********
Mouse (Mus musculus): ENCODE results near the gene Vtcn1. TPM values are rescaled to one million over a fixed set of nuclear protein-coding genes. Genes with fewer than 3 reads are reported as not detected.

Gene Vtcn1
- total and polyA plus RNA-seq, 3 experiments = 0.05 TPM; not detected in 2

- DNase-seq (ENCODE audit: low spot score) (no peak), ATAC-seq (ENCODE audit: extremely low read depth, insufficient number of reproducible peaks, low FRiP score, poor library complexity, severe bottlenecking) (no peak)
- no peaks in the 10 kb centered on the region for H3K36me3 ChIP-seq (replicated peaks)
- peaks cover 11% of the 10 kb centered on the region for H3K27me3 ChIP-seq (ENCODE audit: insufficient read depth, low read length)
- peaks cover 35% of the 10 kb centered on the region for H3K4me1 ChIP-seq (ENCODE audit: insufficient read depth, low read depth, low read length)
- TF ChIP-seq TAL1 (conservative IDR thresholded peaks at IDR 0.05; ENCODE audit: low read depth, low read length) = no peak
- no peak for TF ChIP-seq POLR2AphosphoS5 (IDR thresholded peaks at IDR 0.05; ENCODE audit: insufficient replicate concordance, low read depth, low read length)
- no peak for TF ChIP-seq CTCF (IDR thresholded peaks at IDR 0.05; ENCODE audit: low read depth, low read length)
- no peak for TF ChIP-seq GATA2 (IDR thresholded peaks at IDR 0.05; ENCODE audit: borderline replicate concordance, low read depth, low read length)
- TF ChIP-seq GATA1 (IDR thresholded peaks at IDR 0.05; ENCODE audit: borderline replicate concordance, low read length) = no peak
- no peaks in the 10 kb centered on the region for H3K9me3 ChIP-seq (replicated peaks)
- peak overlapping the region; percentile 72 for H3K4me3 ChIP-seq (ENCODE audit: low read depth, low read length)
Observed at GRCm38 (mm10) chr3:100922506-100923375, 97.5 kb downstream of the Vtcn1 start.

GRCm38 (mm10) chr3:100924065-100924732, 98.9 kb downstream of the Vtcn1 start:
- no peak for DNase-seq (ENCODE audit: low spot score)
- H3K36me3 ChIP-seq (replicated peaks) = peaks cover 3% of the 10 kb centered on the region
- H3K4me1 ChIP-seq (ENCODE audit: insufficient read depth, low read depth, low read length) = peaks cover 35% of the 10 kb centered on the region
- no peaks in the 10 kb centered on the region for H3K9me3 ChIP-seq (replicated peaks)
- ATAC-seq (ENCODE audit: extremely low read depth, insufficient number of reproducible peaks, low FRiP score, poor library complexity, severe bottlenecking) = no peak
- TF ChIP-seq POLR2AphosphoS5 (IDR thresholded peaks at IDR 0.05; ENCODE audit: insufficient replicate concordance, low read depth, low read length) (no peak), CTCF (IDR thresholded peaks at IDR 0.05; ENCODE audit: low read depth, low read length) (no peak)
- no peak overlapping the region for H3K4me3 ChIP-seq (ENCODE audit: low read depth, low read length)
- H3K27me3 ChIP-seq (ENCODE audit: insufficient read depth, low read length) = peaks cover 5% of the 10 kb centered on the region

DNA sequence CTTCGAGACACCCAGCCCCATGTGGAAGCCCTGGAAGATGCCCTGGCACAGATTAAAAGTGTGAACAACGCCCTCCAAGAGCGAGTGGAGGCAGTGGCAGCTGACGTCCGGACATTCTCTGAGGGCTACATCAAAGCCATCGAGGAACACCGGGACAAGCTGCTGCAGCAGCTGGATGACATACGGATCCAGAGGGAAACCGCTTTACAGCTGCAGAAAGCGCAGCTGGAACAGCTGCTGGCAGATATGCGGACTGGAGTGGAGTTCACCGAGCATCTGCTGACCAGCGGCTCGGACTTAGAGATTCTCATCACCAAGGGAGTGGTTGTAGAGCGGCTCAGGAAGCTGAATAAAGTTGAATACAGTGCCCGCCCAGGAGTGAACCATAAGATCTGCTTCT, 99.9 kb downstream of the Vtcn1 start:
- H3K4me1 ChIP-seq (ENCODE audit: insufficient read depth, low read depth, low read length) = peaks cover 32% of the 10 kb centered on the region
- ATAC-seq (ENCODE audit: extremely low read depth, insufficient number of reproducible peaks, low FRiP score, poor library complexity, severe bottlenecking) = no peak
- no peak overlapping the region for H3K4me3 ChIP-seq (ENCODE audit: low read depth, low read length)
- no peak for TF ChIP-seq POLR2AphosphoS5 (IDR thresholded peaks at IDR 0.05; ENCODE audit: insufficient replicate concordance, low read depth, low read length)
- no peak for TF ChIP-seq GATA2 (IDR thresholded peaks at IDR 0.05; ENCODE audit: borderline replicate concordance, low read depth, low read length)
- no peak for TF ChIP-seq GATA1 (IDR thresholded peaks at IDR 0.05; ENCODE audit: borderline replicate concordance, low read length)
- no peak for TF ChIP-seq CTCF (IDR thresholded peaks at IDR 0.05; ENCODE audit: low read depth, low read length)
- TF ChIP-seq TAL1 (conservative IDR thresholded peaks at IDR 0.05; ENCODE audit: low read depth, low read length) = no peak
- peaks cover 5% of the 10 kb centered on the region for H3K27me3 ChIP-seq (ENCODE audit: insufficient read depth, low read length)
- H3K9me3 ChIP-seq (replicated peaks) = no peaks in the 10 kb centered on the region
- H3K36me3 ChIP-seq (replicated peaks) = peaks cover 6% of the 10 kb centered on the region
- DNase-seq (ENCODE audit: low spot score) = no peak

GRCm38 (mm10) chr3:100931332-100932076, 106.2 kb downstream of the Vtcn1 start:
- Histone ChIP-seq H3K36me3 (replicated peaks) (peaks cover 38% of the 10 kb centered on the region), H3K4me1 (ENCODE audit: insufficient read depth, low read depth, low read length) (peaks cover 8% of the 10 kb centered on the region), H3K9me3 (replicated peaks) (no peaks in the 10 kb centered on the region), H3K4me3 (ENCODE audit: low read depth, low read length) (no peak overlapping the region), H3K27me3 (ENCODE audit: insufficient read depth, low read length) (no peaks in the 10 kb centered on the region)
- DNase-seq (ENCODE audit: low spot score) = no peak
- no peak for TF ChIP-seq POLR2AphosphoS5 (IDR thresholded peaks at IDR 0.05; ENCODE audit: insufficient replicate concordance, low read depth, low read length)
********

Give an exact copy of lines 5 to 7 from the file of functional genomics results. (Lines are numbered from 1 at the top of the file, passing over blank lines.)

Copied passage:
- no peaks in the 10 kb centered on the region for H3K36me3 ChIP-seq (replicated peaks)
- peaks cover 11% of the 10 kb centered on the region for H3K27me3 ChIP-seq (ENCODE audit: insufficient read depth, low read length)
- peaks cover 35% of the 10 kb centered on the region for H3K4me1 ChIP-seq (ENCODE audit: insufficient read depth, low read depth, low read length)